Last week, the National Labor Relations Board announced that it was rejecting an official complaint filed by NBC, as the company had complained that the decision by the writers to quit working on the Webisodes until a compensation agreement could be reached was unfair business practice.

Apparently, the NLRB finds the decision of the writers not to write ancillary content until the way they will be compensated is worked out to be on the up-and-up, so it looks like these decisions will be ongoing. In the meantime, the content for the Web platform has not significantly explored the viability of Webisodes for NBC because of this ongoing skirmish.

In the meantime, other shows have been more successful with getting Webisodes out, most recently CBS innertube's L.A. Diaries, a crossover between CBS soap operas As the World Turns and The Young and the Restless which I will write more about soon.

Over at TV Squad, Joel Keller points out that reports are conflicting, however, as to whether this is a "victory" for the WGA or not. "So, while NBCU technically lost, all they wanted from this case was for the WGA to admit that they didn't presure anyone, which is what they got."

Continue reading "First Round of Decisions in NBC Universal and WGA Spat Over Webisodes" »

February 15, 2007

Formation of CBS Mobile a Further Indication of a Commitment to Mobile Media Extensions

One big piece of news I neglected to mention on the blog over the past couple of weeks is news that CBS Interactive is creating a new division to focus particularly on wireless entertainment. The division, given the no-frills title CBS Mobile, will help direct the links the company has built with a variety of mobile distributors, such as Verizon V CAST.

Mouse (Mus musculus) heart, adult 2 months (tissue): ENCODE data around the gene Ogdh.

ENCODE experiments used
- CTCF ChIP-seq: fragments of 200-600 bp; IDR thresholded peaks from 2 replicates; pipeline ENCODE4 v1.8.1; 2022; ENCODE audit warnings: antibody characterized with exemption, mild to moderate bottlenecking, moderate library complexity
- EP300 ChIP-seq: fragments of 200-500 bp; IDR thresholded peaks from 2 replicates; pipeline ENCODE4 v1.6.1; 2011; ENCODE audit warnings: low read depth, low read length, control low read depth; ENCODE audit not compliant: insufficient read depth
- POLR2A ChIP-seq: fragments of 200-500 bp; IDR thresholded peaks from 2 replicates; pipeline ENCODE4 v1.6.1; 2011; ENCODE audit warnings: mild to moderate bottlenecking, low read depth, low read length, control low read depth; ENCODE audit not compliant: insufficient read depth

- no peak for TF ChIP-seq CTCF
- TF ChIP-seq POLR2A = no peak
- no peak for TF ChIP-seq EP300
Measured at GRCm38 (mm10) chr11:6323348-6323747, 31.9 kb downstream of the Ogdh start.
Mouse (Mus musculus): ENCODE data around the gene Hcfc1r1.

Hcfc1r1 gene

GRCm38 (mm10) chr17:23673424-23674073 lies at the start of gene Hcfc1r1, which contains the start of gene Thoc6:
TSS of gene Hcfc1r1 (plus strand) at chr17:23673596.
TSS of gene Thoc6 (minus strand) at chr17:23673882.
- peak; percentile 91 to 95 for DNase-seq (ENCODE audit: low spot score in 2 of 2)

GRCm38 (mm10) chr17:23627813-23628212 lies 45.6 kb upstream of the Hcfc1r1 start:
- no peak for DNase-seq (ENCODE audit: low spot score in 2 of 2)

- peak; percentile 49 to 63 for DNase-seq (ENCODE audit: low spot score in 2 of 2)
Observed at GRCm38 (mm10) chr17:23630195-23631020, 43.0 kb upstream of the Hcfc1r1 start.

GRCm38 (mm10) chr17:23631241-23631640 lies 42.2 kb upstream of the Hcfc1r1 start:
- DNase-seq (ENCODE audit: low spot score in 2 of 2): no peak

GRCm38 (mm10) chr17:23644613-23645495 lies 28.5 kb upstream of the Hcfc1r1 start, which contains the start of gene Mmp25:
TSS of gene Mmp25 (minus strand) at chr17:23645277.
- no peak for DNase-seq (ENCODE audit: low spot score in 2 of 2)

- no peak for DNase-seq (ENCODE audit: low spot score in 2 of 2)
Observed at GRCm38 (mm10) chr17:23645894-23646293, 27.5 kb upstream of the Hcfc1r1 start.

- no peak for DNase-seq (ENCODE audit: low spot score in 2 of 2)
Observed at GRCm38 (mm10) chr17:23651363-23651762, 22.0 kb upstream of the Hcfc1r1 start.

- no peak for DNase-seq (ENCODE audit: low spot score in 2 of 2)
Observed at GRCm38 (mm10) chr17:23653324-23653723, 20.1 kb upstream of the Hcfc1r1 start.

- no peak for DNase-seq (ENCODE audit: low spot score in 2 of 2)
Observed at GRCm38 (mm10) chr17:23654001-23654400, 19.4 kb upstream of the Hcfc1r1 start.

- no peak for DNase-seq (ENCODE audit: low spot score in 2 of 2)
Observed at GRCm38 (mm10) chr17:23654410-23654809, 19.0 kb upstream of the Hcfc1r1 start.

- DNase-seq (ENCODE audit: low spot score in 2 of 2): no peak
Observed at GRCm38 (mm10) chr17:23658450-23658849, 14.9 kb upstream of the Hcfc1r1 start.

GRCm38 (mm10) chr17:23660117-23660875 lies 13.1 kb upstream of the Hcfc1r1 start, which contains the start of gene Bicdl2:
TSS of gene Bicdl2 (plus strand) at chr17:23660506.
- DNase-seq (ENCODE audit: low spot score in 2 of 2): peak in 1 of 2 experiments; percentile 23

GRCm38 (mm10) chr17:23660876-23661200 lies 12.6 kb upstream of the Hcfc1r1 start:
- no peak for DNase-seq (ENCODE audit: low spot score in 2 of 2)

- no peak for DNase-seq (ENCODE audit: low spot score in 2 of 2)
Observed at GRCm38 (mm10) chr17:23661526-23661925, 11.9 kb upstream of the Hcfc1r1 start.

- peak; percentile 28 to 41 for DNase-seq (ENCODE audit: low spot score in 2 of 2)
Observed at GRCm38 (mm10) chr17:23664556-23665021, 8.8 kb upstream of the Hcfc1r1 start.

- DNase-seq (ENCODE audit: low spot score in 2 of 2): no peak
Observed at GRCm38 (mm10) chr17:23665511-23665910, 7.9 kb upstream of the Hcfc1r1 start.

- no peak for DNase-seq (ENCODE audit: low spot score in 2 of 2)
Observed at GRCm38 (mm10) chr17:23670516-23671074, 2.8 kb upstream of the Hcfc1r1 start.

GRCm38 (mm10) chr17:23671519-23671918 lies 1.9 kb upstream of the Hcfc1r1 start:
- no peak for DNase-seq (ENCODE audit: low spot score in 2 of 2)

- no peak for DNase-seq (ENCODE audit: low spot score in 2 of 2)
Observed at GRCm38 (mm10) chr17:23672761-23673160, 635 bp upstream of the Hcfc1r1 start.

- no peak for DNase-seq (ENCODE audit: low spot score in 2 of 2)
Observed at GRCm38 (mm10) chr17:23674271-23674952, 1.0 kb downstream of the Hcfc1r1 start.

Plans for the new cell service includes original mini-soap operas for mobile distribution, which will launch this year.

I don't know the specifics of the soap opera related plan, but the shift of CBS indicates that companies are getting more and more serious about formulating a definite mobile media plan.

CBS has been very forward-thinking in regard to some of the series and cross-platform distribution through CBS innertube for Web content, and this move more boldly into mobile media indicates the company is forwarding a multi-platform distribution model for its future.

This drive stems from the formation of CBS Interactive, which I wrote about back in November. Quincy Smith, formerly with the investment bank Allen & Co., came to CBS to help formulate a more aggressive approach to the company's new media efforts.

Continue reading "Formation of CBS Mobile a Further Indication of a Commitment to Mobile Media Extensions" »

February 12, 2007

Ubisoft Blurs Distinction Between Films and Games by Branching into CGI

Here's another interesting--and natural--step in the world of convergence, this time from a video game company. For those who haven't seen the news this weekend, Ubisoft has announced that it will be entering the movie business, making its own animated CGI films based on the type of animation used for the company's games.

The company announced Friday that it would be adding a thousand people to its staff as part of a larger initiatives to expand game development. The plan is for this increase to take place over the next six years.

The company's announcement was that it would be investing as much as $383.9 million over that time to bring in those new people to Monreal, with half working on developing films while the other half works on traditional game development. The film division will initially make shorts that will be distributed online, some of them based on their video game properties, such as initial plans for an 8-minute film based on Assassin's Creed.

This would expand the size of the company's workforce in Montreal substantially, with 1,600 employees currently located in the city, according to a story from John Gaudiosi of Hollywood Reporter.

Continue reading "Ubisoft Blurs Distinction Between Films and Games by Branching into CGI" »

February 7, 2007

Caveman's Crib: Developing Branded Entertainment for an Insurance Company